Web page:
Ok… Wise Intelligent. Tough call. I don’t
like the production. I don’t dislike the production, but I don’t
really like it either. Seems scattered. Little bit o’ rock n roll…. little bit
of soul. Dude is obviously concerned, and spends a lot of time yelling. Without
exception, Wise sounds very, very rehearsed. Fortunately, the
lyrical content is on point. I feel him on not living in the past. In fact, “Still Black”
is gonna go over a lot of people’s heads. I haven’t heard an artist sound like
he was really expressing himself in a minute. Still, if I wanted to feel guilty
I’d go to church. No, for real, “Still Black” is gonna go over a lot of people’s heads.

I didn’t know Nicole Richie was black.

I’m kinda tired of people coming up with cool-sounding names for the ghetto.
It’s not the PJs, it’s not the Jects; it’s the ghetto. And if “This is Love,”
then I don’t know a damn thing about it. Sounds more like infatuation to me.
What about the stupid fights and the bitterness? Where is the regret and the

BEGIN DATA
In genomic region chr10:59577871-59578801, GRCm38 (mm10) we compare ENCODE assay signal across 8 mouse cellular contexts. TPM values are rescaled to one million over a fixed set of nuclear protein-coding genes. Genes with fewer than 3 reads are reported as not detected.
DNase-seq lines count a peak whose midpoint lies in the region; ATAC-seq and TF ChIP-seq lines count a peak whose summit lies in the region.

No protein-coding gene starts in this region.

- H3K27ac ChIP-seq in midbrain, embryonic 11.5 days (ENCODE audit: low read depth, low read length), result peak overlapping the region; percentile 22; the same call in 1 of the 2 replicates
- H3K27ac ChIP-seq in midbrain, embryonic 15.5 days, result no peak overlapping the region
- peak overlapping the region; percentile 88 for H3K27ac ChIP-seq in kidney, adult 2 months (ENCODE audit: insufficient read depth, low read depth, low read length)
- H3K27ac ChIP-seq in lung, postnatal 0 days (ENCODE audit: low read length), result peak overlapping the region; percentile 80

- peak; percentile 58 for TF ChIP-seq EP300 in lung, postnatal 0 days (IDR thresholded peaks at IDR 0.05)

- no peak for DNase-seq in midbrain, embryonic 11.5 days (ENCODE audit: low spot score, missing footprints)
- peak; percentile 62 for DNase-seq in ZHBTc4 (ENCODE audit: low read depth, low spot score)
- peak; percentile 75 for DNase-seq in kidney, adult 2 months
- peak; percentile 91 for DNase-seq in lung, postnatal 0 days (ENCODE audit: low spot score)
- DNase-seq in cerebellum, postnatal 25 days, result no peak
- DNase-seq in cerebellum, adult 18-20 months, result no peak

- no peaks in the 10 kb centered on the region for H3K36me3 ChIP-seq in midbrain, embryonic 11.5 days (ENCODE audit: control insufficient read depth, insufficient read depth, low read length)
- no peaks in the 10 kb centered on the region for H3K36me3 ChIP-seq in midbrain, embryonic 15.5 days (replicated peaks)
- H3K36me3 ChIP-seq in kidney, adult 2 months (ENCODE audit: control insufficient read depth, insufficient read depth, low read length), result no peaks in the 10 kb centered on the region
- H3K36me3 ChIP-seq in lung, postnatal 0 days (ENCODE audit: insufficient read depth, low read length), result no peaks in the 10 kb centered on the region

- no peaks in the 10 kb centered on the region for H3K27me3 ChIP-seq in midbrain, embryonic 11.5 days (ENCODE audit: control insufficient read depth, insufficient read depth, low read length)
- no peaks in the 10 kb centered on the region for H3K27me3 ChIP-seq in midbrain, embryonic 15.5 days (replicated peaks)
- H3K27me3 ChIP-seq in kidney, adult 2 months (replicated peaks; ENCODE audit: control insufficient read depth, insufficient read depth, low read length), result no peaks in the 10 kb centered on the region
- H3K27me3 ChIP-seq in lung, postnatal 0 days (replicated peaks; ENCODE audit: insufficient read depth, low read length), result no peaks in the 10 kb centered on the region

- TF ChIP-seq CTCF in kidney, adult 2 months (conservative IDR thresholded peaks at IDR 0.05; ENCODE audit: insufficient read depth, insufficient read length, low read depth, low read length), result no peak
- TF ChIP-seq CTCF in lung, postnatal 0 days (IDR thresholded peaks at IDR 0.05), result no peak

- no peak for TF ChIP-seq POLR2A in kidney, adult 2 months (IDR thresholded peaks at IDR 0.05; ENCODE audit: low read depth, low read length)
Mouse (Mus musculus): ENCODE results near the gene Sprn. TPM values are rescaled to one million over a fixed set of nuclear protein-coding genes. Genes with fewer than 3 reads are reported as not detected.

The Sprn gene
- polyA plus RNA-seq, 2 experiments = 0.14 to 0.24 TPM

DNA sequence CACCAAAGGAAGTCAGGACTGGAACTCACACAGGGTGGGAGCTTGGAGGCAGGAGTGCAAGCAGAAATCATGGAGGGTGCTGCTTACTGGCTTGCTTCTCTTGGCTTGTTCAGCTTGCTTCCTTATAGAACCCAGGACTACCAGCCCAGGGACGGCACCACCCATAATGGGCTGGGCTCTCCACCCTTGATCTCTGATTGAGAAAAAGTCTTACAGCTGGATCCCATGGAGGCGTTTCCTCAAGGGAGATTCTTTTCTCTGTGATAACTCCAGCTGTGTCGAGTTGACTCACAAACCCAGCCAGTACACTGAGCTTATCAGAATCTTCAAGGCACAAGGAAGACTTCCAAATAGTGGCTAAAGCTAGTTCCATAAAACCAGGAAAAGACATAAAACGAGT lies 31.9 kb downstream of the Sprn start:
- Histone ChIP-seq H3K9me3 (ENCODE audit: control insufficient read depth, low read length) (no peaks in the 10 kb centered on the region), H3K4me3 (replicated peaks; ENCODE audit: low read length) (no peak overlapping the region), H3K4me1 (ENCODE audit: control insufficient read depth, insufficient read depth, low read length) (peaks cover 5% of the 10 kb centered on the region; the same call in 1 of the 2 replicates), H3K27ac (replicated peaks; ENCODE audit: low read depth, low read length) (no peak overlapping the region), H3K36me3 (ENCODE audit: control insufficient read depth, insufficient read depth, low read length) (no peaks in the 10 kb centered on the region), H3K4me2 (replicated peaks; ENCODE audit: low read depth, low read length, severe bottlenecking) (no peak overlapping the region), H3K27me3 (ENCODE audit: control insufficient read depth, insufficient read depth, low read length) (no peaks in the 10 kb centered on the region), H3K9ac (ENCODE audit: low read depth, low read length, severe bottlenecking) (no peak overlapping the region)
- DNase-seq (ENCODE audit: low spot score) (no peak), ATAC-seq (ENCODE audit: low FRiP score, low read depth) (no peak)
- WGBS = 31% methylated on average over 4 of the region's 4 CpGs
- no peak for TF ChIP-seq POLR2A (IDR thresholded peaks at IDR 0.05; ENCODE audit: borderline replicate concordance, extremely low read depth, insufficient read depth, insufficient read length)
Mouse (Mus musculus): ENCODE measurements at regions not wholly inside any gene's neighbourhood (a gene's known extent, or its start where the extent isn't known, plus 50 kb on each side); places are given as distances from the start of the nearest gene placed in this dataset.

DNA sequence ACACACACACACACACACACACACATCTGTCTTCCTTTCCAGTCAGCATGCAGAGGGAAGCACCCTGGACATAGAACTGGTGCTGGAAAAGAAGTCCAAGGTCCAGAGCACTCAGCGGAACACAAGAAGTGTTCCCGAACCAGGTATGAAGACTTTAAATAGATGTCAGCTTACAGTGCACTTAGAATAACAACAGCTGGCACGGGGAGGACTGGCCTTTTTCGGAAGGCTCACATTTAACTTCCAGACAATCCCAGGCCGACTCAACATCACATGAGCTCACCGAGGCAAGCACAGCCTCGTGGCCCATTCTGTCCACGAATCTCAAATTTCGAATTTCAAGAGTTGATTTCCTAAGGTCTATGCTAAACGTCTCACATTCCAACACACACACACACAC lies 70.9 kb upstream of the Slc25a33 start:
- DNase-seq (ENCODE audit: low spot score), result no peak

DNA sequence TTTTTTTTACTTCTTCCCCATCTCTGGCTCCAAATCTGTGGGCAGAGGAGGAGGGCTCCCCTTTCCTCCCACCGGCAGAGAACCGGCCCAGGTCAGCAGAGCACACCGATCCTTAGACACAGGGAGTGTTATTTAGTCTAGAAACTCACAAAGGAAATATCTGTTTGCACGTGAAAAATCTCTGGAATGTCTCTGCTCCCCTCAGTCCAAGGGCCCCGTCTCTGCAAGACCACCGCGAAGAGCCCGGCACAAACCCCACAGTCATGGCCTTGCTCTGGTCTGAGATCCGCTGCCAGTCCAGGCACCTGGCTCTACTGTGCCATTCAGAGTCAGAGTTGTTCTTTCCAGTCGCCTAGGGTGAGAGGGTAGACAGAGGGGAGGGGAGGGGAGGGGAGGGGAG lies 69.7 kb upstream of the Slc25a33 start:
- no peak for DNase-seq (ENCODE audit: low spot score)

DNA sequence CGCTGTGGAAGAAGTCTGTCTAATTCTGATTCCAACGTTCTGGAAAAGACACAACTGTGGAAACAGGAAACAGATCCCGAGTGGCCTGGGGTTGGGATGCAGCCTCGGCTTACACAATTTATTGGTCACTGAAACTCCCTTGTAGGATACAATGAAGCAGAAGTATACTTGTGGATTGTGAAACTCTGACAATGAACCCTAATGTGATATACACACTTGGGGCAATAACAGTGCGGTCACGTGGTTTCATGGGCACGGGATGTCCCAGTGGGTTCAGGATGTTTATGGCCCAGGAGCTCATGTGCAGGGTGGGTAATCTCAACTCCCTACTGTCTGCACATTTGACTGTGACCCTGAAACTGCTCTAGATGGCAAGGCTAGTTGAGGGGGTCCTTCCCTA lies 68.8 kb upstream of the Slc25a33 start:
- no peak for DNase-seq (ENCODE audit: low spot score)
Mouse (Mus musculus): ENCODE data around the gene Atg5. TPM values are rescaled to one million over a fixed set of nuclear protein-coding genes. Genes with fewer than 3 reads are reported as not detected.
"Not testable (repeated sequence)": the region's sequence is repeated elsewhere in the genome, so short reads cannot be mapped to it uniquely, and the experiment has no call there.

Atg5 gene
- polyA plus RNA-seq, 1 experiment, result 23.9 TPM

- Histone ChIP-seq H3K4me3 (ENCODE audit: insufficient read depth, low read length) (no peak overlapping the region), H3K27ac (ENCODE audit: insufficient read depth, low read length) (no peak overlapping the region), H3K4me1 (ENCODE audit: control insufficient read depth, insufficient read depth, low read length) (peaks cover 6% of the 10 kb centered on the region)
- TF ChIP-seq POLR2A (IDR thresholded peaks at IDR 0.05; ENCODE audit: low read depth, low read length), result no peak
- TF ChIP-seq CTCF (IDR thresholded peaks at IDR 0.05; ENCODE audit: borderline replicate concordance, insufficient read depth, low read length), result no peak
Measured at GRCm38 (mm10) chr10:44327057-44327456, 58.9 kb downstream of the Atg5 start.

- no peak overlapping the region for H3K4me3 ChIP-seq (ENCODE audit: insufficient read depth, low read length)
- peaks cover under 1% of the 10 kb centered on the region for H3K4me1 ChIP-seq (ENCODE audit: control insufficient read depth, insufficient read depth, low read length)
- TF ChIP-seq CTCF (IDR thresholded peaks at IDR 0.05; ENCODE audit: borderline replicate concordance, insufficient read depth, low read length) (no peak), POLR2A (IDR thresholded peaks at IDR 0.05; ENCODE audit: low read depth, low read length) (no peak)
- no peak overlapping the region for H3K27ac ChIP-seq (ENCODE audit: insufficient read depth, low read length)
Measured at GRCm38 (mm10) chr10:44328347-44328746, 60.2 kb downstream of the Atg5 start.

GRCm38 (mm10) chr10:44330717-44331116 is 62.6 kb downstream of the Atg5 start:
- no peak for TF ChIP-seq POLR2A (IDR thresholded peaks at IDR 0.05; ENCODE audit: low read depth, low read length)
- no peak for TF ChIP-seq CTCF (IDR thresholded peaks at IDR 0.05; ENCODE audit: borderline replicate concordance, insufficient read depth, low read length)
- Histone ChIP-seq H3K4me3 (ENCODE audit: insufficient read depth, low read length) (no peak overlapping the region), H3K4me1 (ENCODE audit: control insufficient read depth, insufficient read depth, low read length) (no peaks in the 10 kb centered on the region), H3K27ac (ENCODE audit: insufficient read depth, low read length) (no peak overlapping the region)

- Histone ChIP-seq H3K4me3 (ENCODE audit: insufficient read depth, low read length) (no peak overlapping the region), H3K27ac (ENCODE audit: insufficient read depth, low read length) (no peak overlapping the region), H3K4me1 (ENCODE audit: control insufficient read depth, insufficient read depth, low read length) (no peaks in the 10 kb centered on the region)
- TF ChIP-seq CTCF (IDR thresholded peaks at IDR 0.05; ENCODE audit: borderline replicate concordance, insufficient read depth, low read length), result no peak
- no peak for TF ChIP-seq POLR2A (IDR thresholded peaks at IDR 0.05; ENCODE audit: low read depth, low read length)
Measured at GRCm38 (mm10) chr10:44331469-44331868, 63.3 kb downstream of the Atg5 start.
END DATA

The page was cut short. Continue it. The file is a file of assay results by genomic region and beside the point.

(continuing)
pampers? That shit ain’t love.

“Intelligent
Wise”
is nice… it’s refreshing to hear an emcee bragging about his
intellect rather than his rims. On the other hand people who brag are usually
just trying to convince themselves…which might explain the unnecessarily big
words. “Set U
Free”
is pure knowledge. Was that a shot at Jay-Z?
Tough to tell through all the bootleg production.

Is this a double-disc? Twenty-three tracks is a lot. True, there are five
skits. By the way, the fourth skit is worth mentioning. It’s actual police
audio of a black woman being tazed after being pulled over for suspended tags.
The clip sounds a lot like brutality, but the video (which you can
peep on YouTube) clearly tells another story. “Police Can Do”
is still dope though. And “Barnes & Noble” is a brilliant shout-out to all the
guys out there who meet chicks at bookstores to study.

“Cold World”
is sick. I could’ve done without all the biblical references to prophecy about
how the world is coming to an end, but then again I like how he stepped-up his
flow for the finale. Timothy Taylor is talented, that’s for
sure. Somehow I keep getting the feeling that rap is just not his thing.

Like he’s actually wasting his real talent by putting energy into putting
rhymes together.

All that intellect, er, intelligence seems a bit wasted. For one, the lyrics
are way tighter than the delivery. It’s like eating a gourmet meal that’s
gotten cold. For two, he’s pretty serious. I guess there’s lots to think about.
In fact, Wise Intelligent Iz…The Talented Timothy Taylor is only part
one of a seven-part CD box set.

Maybe Mr. Taylor can bring smart back for a change.